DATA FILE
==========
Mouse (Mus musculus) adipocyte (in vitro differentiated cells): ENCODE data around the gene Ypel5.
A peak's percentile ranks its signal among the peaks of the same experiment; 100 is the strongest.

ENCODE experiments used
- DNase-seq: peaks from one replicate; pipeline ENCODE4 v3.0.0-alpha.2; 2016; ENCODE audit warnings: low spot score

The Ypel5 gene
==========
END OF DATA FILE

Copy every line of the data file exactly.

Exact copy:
Mouse (Mus musculus) adipocyte (in vitro differentiated cells): ENCODE data around the gene Ypel5.
A peak's percentile ranks its signal among the peaks of the same experiment; 100 is the strongest.

ENCODE experiments used
- DNase-seq: peaks from one replicate; pipeline ENCODE4 v3.0.0-alpha.2; 2016; ENCODE audit warnings: low spot score

The Ypel5 gene